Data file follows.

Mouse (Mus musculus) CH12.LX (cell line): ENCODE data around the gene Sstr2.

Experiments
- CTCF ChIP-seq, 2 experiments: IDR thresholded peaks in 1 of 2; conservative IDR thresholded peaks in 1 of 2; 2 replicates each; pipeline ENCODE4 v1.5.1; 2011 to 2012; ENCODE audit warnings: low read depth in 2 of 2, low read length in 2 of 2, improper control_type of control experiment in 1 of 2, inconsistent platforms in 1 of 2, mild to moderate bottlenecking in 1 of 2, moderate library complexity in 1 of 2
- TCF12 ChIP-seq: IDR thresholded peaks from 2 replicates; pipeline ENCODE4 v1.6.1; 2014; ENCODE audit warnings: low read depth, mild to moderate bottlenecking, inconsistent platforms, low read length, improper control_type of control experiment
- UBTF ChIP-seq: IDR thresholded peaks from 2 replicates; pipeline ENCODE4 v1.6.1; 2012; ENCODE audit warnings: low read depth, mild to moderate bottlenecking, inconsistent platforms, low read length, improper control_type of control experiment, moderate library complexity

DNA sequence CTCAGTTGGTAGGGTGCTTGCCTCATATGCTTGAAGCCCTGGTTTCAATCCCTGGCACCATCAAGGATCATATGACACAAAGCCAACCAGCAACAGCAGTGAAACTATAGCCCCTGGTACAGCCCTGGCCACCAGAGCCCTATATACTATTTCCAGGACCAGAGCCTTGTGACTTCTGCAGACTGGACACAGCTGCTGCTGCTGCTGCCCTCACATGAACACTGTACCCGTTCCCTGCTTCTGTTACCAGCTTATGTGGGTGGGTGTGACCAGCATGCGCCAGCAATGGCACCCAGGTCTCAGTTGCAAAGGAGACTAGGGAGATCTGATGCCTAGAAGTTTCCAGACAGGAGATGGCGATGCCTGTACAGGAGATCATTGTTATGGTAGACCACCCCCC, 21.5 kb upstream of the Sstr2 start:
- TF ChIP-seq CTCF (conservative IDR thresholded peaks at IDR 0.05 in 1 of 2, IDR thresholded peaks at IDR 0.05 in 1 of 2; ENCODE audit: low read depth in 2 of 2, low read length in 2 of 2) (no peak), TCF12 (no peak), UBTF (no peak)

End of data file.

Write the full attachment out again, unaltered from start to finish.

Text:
Mouse (Mus musculus) CH12.LX (cell line): ENCODE data around the gene Sstr2.

Experiments
- CTCF ChIP-seq, 2 experiments: IDR thresholded peaks in 1 of 2; conservative IDR thresholded peaks in 1 of 2; 2 replicates each; pipeline ENCODE4 v1.5.1; 2011 to 2012; ENCODE audit warnings: low read depth in 2 of 2, low read length in 2 of 2, improper control_type of control experiment in 1 of 2, inconsistent platforms in 1 of 2, mild to moderate bottlenecking in 1 of 2, moderate library complexity in 1 of 2
- TCF12 ChIP-seq: IDR thresholded peaks from 2 replicates; pipeline ENCODE4 v1.6.1; 2014; ENCODE audit warnings: low read depth, mild to moderate bottlenecking, inconsistent platforms, low read length, improper control_type of control experiment
- UBTF ChIP-seq: IDR thresholded peaks from 2 replicates; pipeline ENCODE4 v1.6.1; 2012; ENCODE audit warnings: low read depth, mild to moderate bottlenecking, inconsistent platforms, low read length, improper control_type of control experiment, moderate library complexity

DNA sequence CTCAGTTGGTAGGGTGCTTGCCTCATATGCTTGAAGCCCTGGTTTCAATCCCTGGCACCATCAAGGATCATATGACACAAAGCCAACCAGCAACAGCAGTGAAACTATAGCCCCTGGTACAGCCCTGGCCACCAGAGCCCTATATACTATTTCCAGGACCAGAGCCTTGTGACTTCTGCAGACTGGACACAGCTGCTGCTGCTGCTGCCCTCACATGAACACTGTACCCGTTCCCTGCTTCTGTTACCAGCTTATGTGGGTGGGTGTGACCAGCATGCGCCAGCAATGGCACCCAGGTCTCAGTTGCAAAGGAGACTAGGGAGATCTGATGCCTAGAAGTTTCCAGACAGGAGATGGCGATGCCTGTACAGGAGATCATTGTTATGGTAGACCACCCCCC, 21.5 kb upstream of the Sstr2 start:
- TF ChIP-seq CTCF (conservative IDR thresholded peaks at IDR 0.05 in 1 of 2, IDR thresholded peaks at IDR 0.05 in 1 of 2; ENCODE audit: low read depth in 2 of 2, low read length in 2 of 2) (no peak), TCF12 (no peak), UBTF (no peak)